Karajan's descent into Nibelheim from Das Rheingold is the shiznit too!
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I'm home now, even more drunk so deciding not to formulate my proper response now. I would just like to say thank you Copperears for your post, which has set me on the right vein. I can already tell that we could have some great and enlightening dialogue. Regarding Wganer though (being a trumpet plyaer too, who loves to razz those parts out), I've never come to Wagner through digesting the whole operas and tetralogies of. I would advise anyone on any day to try to experience Wagner through isolated section of glorious music. I'm sorry to use this example, but Siegfried's Funeral March from Gotterdammerung. My god, what a sound. There is Wagner in a nutshell, but I certainly wouldn't put anyone thorugh what comes before it to have the pleasure of that uniquely intimidating piece of writing (...)
LOL, I am 180° the opposite of this. In fact my favorite part of Götterdämmerung is the second half of Act 1, from Hagen's Watch onwards. The music is loaded with dark, evil forebodings. It feels like watching a train wreck in slow-motion...
One of my favorite is the Böhm/Bayreuth Ring which happens to have possibly the worst Funeral March out there - seriously, they must have put the trumpet player in stocks for the way he sh*t on the sword-motif. So I agree that if you think of the Funeral March or the Liebestod as a reward for sitting through 5 hours of "Monsieur Wagner a de beaux moments, mais de mauvais quart d'heures" (as Rossini put it), skip yourself the whole ordeal and buy a "best of Wagner" CD, preferably by Karajan. But to me, it's the whole journey that counts.
There have been many posts regarding Ricardo Wagnerotti and Gustavo Mahlerotti - as I affectinally call two of the composing greats. Believe it or not, this little joke, which certainly means no disrepect, allowed me to slowly bring their music to attention and finally acceptance of the people who were originally buying only lighter Italian opera - hence the above names.
I apologize if this video has been posted before, I only discovered it today : the Gotterdammerung, specially Sigfried's Funeral March, for which I immediately apon first listen knew it is really special and will remain the reference for me perhaps for my entire life - from the recording o Solti/VPO
just under 50 years ago:
Just look how hard and passionately possesed work Solti does; I was always wondering how it must have looked the recording this seminal version of Siegfrid's Funeral - now I have finally found the answer.
One learns most about music and performing it at the rehearsals or recording - what general public ever gets to see, is the polished end product, sometimes vastly underperformed compared to the magnificant performance at the rehearsal. But true greats will usually add yet another last all important stone to the mosaic that leaves us speechless - that is why I find classical music so appealing.
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No brass instrumentalists here, alas :
or they could have had engaged in a rarified dialogue on their preferred recording of Tchaikovsky's 6th :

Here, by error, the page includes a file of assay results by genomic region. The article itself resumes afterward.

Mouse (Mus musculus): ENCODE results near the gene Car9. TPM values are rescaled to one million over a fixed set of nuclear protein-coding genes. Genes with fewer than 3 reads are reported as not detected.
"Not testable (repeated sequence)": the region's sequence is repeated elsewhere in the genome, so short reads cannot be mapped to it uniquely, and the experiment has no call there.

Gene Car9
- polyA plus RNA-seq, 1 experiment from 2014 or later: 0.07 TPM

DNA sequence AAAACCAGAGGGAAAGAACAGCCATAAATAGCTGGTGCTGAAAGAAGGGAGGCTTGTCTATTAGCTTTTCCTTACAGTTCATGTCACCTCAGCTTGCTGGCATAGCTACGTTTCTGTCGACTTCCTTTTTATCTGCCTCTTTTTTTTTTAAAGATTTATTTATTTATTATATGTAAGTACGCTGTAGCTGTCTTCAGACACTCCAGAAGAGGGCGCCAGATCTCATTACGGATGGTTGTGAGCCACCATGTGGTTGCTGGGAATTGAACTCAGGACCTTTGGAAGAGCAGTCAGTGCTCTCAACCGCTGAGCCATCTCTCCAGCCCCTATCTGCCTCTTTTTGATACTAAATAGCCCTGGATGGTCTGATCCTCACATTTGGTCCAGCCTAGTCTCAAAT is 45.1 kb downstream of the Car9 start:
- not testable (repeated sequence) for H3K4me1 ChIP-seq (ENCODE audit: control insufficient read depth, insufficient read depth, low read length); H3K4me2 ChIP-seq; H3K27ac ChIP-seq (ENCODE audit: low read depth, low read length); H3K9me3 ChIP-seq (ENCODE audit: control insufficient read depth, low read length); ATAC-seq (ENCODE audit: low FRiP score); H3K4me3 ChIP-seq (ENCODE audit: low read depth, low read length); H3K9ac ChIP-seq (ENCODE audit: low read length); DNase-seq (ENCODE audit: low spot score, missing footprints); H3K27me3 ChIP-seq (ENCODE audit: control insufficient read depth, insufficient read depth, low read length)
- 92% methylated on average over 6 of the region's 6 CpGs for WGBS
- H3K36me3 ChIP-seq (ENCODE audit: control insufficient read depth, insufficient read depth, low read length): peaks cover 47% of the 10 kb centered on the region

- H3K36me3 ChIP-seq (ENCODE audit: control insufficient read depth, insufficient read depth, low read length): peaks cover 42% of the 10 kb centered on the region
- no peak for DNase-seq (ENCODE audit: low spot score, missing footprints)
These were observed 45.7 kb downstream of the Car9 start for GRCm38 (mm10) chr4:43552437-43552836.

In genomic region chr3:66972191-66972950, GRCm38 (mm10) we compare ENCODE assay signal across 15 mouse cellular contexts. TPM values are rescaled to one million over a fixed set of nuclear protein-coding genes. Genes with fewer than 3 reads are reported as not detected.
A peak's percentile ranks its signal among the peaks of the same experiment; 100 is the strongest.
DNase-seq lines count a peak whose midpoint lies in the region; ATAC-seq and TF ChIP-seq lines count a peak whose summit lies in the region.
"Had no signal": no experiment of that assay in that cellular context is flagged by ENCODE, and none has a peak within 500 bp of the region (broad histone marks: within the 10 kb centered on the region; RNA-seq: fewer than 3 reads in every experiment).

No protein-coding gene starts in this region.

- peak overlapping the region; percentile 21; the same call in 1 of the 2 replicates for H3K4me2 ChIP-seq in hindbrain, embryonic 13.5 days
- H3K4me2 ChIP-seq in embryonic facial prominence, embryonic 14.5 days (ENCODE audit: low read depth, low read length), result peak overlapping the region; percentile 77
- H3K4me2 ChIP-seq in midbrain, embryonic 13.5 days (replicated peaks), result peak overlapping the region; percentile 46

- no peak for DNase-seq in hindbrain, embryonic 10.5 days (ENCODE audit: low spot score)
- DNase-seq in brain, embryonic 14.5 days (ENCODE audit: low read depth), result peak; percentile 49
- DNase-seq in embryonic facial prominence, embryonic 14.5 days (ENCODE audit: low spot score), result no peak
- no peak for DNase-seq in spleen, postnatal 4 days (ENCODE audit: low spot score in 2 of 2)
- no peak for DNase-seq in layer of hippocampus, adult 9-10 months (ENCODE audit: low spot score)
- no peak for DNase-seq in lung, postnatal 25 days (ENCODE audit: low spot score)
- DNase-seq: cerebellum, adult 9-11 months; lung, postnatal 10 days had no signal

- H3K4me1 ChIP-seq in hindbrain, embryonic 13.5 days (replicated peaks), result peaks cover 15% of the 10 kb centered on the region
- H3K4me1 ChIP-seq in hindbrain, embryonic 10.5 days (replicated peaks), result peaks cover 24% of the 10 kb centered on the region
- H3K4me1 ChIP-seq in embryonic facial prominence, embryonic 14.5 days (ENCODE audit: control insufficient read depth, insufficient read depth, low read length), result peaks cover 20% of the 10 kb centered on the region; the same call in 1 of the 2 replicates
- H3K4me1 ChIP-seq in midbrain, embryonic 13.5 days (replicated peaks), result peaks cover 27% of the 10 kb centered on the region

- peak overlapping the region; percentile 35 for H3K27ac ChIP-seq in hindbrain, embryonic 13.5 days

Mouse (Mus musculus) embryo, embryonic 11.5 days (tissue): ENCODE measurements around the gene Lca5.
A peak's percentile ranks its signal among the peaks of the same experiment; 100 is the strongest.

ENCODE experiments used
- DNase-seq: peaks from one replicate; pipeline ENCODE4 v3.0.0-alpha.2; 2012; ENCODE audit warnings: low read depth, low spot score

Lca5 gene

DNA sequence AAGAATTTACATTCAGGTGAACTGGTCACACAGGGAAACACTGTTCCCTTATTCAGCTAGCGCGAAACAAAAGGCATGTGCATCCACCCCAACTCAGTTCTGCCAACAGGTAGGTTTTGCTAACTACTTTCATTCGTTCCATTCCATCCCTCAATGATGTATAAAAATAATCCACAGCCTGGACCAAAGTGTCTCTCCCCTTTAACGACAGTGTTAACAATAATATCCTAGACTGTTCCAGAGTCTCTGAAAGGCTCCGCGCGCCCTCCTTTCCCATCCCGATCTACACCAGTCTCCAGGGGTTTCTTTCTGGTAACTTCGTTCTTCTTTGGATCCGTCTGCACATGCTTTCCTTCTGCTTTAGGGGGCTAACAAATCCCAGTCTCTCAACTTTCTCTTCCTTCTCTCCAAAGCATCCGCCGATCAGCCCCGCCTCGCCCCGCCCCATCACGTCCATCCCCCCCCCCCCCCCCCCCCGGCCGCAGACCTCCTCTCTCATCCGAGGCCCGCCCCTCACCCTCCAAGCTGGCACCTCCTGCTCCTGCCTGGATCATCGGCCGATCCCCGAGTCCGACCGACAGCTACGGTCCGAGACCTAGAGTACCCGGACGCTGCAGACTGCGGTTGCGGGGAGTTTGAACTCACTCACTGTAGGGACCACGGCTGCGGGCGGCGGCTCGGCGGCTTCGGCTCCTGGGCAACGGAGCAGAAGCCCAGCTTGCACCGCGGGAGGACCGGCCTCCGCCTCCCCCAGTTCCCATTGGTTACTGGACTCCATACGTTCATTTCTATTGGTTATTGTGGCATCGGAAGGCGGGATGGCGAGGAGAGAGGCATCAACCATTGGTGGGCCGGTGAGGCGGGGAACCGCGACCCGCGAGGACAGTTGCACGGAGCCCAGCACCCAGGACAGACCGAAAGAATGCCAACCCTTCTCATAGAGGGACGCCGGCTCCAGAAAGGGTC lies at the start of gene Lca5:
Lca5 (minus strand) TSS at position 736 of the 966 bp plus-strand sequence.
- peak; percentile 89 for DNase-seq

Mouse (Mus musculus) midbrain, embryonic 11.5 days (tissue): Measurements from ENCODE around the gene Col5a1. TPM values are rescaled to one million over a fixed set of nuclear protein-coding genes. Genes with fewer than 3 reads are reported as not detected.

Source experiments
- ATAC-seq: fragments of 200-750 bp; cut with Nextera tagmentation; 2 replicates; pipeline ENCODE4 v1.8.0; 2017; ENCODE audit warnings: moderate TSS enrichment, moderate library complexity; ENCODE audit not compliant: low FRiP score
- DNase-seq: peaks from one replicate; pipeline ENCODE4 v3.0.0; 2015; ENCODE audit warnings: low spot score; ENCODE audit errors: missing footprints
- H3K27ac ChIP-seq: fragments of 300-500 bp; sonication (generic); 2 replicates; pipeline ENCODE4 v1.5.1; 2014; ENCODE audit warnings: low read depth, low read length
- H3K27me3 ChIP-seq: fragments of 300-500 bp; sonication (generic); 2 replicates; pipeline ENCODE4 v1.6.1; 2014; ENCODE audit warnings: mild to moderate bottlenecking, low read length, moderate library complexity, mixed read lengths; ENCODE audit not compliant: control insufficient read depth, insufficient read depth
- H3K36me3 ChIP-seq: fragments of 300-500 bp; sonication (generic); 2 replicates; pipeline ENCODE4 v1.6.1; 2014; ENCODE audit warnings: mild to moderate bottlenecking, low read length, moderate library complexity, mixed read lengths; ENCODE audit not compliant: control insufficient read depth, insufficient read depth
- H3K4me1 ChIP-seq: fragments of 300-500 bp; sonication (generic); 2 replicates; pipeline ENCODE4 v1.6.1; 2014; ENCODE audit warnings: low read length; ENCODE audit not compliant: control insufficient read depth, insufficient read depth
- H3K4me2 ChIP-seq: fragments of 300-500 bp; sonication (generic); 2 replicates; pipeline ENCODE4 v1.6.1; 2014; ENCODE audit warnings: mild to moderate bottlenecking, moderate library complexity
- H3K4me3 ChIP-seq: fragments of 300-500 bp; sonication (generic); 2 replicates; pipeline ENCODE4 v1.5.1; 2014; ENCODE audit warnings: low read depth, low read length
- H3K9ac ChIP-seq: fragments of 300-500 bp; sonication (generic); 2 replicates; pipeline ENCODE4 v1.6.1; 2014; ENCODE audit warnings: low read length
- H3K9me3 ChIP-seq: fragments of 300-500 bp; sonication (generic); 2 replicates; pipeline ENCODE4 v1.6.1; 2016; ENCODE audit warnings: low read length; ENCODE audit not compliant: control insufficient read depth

Just joshing (think that's the term).
I've had Levine and the Met on CD for many years, some great singing there.
Then there's Barenboim's live performance of Das Rheingold with the Bayreuth Festival, from the 1990s. Very energetic, but..... The feet! Worst at the beginning but don't get if you are distracted by stage noise (doesn't bother me).
Oh! Another unforgettable performance, of unforgettable music: Joseph Szigeti, Bach's Sonatas and Partitas for solo violin. Make sure you listen to this sometime in your lifetime. I've listened to later performances of the same repertoire, none as impassioned and musical, however.
And to add to that, while I'm in a J.S. Bach mood: Sigiswald Kuijken's performance of the Cello Suites on the "shoulder cello." Kuijken did research into Baroque instruments leading to his getting this instrument resurrected. The recording is phenomenal: the performances are expressive, the tonalities resonant and distinctively more lithe than those of later cellos, and the recording itself is a true audiophile's delight of clarity and presence.
You'll know instantly listening to these whether whatever transducer you are using is up to snuff across the board or not.
The Szigeti by contrast is a monoaural, older recording, but still phenomenal. Szigeti wasn't into "beautiful" tone but into the muscle and dance of Bach's music, and the full, noisy qualities of playing a violin with gusto. It's almost like listening to heavy metal Bach, it's that stunning. The squeaks, scratches, bounces of the bow on the string, are all part of the music. Makes me think of Pharaoh Sanders and Jimi Hendrix and John Coltrane.
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Edited by Copperears - 11/10/13 at 10:25am
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Here is another of my transfers from 78 rpm disks... Siegfried's Rhine Journey, Bruno Walter / Royal Philharmonic recorded 1926. This a great way to hear what golden age performance practices sounded like. They didn't dawdle!
I have some fantastic Parsifal extracts too if anyone is interested in that.
Edited by bigshot - 11/10/13 at 11:19am
Older recordings are fascinating; it's like time travel.
I hear more of a popular music element in these than in later, more worshipful and serious performances; and I'm not saying that critically. The performers and musicians of the time were much closer to their popular and folk musical traditions than later, more studious equivalents.